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Beck v. Alabama

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Subject: Schad v. Arizona, List of United States Supreme Court cases, volume 447
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Beck v. Alabama

Beck v. Alabama
Supreme Court of the United States
Argued February 20, 1980
Decided June 20, 1980
Full case name Beck v. Alabama
Citations 447 more)
The death sentence may not constitutionally be imposed after a jury verdict of guilt of a capital offense where the jury was not permitted to consider a verdict of guilt of a lesser included offense.
Court membership
Case opinions
Majority Stevens, joined by Burger, Brennan, Stewart, Blackmun, and Powell
Concurrence Brennan
Concurrence Marshall
Dissent Rehnquist, joined by White
Laws applied
Due Process

Beck v. Alabama, 447 U.S. 625 (1980), was a United States Supreme Court case in which the Court held that a jury must be allowed to consider lesser included offenses, not just capital offense or acquittal.


Beck was participating in a robbery when his accomplice intentionally killed someone. Beck was tried for capital murder. Under the Code of Alabama, Section 13-11-2 (1975), the requisite intent to kill could not be supplied by the felony murder doctrine. Felony murder was thus a lesser-included offense of the capital crime of robbery with an intentional killing. Under the statute, the judge was specifically prohibited from giving the jury the option of convicting for the lesser-included offense. Absent the statutory ban on such an instruction, Beck's testimony would have entitled him to an instruction on felony murder.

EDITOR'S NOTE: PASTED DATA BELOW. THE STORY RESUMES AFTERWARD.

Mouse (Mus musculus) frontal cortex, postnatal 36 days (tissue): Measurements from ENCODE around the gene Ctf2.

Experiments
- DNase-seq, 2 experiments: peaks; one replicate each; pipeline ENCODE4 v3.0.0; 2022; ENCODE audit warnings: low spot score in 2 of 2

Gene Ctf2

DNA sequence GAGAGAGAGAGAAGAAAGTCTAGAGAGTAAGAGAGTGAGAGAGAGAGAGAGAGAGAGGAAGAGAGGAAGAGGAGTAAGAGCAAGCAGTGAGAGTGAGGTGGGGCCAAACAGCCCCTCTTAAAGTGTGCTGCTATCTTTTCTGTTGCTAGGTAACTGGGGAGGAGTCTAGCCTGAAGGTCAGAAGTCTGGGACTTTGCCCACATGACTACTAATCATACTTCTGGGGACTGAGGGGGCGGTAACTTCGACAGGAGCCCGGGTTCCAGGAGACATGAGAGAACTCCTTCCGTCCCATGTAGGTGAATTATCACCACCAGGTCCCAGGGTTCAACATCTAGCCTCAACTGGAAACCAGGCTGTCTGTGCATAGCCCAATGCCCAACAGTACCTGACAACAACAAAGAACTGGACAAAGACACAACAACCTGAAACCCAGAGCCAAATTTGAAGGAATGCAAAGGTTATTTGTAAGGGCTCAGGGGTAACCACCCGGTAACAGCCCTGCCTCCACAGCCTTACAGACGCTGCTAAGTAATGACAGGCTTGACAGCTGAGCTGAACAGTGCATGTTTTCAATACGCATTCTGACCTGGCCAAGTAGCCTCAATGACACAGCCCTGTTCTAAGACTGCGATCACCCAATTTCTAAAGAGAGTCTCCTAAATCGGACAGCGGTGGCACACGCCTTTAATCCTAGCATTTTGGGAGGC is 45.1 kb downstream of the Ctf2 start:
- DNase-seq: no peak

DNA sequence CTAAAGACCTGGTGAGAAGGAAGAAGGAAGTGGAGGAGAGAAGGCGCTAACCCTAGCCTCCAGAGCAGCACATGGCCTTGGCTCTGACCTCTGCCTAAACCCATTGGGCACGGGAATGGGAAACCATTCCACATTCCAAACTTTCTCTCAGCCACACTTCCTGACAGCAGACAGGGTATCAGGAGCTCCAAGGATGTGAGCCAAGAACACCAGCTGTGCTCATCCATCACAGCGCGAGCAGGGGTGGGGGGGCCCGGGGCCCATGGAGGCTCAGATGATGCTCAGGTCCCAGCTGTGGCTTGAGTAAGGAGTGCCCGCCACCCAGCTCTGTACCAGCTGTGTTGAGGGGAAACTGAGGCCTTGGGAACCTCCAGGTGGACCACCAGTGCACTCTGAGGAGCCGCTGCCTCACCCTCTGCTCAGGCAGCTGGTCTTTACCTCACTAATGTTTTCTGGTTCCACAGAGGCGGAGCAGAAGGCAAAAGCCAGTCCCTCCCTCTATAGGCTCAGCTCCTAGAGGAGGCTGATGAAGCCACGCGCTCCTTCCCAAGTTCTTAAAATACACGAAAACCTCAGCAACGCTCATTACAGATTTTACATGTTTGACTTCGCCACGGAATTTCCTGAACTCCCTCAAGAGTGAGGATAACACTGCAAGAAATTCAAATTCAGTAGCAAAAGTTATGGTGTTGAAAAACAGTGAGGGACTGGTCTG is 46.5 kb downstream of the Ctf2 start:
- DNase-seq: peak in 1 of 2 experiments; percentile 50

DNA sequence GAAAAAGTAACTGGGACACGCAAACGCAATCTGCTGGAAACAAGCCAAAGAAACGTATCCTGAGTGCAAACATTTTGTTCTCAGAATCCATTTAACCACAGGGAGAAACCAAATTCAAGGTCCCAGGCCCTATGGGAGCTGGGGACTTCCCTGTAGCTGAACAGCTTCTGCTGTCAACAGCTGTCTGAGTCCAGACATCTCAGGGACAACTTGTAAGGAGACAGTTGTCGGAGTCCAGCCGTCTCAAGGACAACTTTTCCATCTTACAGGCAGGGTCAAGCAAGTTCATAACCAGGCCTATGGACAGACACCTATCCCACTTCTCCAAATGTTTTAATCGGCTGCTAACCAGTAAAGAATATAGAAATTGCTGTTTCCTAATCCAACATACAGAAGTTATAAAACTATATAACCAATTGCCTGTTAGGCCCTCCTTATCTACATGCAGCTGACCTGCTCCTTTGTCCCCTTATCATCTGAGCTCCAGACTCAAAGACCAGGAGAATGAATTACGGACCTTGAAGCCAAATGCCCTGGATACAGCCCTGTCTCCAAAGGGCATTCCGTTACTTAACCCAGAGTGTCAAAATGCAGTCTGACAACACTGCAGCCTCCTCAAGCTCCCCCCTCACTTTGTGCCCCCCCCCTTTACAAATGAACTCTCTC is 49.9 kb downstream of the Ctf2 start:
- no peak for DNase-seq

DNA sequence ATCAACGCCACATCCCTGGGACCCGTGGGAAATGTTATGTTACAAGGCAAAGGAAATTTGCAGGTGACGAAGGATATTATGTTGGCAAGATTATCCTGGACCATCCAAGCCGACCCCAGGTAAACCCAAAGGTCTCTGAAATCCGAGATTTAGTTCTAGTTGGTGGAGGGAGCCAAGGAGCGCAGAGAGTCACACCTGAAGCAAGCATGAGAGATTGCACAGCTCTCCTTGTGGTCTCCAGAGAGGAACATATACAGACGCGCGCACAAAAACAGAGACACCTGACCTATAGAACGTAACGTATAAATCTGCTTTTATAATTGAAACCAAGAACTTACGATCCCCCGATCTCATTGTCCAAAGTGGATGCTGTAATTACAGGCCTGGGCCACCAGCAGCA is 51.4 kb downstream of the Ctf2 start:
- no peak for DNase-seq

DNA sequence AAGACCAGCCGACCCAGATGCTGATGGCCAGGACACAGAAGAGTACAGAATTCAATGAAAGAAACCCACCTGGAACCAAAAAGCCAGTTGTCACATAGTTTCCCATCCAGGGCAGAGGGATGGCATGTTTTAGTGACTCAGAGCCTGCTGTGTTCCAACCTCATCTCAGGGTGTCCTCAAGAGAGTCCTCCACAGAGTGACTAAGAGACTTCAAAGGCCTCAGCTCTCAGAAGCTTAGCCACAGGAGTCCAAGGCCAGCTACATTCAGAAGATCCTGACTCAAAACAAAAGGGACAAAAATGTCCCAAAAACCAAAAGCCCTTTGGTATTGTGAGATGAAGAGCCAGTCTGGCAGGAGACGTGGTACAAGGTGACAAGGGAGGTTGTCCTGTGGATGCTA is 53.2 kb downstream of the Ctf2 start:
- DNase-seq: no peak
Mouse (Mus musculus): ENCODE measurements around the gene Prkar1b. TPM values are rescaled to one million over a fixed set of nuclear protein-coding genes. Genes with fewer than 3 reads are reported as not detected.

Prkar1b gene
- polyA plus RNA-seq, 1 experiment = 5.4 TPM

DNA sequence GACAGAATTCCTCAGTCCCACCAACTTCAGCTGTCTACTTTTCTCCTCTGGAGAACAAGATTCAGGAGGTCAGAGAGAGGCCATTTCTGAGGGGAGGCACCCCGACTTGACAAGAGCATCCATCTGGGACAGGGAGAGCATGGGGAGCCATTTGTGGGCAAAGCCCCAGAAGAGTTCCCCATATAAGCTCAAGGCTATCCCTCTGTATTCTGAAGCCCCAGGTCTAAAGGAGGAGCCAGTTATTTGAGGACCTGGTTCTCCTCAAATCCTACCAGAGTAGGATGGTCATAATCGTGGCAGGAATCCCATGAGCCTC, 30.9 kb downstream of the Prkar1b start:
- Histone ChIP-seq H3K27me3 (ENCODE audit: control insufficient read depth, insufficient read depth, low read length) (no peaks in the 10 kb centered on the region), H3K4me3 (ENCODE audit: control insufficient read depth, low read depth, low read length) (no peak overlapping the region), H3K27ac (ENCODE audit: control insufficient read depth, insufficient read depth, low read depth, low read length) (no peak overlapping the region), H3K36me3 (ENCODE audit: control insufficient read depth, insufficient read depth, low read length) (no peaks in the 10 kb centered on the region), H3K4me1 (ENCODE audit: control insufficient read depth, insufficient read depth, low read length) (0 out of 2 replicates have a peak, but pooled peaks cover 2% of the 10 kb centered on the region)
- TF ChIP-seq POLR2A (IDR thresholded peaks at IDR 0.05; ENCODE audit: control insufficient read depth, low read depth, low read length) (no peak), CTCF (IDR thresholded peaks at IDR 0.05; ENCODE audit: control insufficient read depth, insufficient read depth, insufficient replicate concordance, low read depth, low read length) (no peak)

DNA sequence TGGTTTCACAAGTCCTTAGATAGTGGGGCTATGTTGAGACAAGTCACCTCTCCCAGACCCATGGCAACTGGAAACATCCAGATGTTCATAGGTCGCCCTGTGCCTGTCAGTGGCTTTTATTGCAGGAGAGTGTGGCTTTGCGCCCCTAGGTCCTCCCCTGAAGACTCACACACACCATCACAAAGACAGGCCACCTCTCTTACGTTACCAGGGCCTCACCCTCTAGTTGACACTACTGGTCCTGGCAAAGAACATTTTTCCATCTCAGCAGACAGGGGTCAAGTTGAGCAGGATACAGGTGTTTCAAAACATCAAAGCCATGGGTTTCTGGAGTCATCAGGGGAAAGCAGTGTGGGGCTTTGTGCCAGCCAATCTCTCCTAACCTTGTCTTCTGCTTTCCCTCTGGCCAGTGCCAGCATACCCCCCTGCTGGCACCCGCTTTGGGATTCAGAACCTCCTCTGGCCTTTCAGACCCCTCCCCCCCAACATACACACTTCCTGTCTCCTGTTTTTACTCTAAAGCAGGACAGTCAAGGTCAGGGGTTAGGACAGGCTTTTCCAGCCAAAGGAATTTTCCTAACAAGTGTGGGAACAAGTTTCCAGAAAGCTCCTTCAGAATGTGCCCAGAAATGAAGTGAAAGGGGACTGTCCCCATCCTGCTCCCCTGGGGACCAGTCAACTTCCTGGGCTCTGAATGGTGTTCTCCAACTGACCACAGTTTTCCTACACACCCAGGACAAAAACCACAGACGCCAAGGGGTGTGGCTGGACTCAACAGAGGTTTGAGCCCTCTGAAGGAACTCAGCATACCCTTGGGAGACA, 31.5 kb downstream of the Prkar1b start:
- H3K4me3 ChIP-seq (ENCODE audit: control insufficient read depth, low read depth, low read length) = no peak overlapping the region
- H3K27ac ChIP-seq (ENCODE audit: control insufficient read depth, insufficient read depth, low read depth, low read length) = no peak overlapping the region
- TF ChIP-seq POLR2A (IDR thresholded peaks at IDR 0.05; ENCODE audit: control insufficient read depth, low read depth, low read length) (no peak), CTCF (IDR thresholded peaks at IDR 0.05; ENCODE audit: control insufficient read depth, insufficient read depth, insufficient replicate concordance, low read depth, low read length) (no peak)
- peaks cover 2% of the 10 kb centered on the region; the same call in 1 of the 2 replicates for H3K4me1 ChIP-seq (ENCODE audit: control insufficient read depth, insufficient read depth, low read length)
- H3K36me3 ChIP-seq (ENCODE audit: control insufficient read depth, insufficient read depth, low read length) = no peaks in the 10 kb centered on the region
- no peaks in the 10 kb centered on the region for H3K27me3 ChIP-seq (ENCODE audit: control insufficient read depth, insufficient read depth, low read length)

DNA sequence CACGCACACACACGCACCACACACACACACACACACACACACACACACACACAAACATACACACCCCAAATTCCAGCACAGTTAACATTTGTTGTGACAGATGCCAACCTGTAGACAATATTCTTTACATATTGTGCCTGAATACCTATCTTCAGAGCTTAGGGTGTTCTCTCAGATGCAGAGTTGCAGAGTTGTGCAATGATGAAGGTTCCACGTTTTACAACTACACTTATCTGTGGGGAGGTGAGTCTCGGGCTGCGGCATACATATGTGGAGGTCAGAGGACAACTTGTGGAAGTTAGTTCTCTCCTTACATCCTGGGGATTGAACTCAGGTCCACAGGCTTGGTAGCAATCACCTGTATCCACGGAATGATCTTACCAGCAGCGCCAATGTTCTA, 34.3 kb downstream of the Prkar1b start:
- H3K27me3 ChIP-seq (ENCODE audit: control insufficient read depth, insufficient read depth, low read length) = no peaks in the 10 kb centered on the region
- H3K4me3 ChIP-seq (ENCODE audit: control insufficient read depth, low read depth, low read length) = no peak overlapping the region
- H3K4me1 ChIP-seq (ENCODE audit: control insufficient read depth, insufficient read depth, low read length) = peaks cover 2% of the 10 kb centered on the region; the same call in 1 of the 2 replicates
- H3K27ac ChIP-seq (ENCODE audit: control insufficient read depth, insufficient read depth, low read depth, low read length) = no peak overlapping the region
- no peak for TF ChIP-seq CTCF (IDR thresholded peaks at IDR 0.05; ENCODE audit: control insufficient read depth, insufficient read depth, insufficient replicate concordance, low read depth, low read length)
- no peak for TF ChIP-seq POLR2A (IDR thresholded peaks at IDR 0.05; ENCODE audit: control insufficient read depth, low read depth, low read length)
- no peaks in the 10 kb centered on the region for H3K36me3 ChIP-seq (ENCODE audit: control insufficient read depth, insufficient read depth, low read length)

Lower Courts

In the lower courts, Beck attacked the ban on the grounds that the Alabama statute was the same as the mandatory death penalty statutes that the Court had been striking down in recent holdings.

Decision of the Supreme Court

Though the lower courts disagreed, the Supreme Court held that the death sentence may not constitutionally be imposed after a jury verdict of guilt of a capital offense where the jury was not permitted to consider a verdict of guilt of a lesser included offense.[1]


Justice Rehnquist wrote the dissenting opinion for the court, Justice White joined in Rehnquist's dissent

See also


External links

  • Text of the opinion from
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